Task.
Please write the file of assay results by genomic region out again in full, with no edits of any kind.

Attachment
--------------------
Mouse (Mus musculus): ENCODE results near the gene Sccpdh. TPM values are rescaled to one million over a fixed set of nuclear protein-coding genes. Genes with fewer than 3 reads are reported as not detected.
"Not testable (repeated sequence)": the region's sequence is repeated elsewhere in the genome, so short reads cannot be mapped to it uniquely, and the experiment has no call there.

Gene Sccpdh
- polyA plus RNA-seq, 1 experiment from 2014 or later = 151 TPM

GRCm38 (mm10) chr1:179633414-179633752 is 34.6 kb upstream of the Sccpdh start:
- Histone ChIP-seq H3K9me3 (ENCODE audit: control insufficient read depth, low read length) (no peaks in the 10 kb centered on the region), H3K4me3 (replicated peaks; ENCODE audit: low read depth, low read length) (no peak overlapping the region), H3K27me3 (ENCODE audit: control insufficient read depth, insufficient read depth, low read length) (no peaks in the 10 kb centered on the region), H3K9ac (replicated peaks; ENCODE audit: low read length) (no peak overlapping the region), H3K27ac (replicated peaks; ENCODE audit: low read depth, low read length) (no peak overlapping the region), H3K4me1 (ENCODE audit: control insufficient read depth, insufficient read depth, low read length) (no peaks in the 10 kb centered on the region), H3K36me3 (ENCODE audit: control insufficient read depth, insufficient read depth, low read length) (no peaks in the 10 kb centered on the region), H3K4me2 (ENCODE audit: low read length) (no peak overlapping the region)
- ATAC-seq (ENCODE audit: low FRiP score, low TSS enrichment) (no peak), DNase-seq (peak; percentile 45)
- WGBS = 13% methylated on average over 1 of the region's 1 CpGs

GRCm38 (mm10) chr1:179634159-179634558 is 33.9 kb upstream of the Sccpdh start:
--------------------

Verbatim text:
Mouse (Mus musculus): ENCODE results near the gene Sccpdh. TPM values are rescaled to one million over a fixed set of nuclear protein-coding genes. Genes with fewer than 3 reads are reported as not detected.
"Not testable (repeated sequence)": the region's sequence is repeated elsewhere in the genome, so short reads cannot be mapped to it uniquely, and the experiment has no call there.

Gene Sccpdh
- polyA plus RNA-seq, 1 experiment from 2014 or later = 151 TPM

GRCm38 (mm10) chr1:179633414-179633752 is 34.6 kb upstream of the Sccpdh start:
- Histone ChIP-seq H3K9me3 (ENCODE audit: control insufficient read depth, low read length) (no peaks in the 10 kb centered on the region), H3K4me3 (replicated peaks; ENCODE audit: low read depth, low read length) (no peak overlapping the region), H3K27me3 (ENCODE audit: control insufficient read depth, insufficient read depth, low read length) (no peaks in the 10 kb centered on the region), H3K9ac (replicated peaks; ENCODE audit: low read length) (no peak overlapping the region), H3K27ac (replicated peaks; ENCODE audit: low read depth, low read length) (no peak overlapping the region), H3K4me1 (ENCODE audit: control insufficient read depth, insufficient read depth, low read length) (no peaks in the 10 kb centered on the region), H3K36me3 (ENCODE audit: control insufficient read depth, insufficient read depth, low read length) (no peaks in the 10 kb centered on the region), H3K4me2 (ENCODE audit: low read length) (no peak overlapping the region)
- ATAC-seq (ENCODE audit: low FRiP score, low TSS enrichment) (no peak), DNase-seq (peak; percentile 45)
- WGBS = 13% methylated on average over 1 of the region's 1 CpGs

GRCm38 (mm10) chr1:179634159-179634558 is 33.9 kb upstream of the Sccpdh start: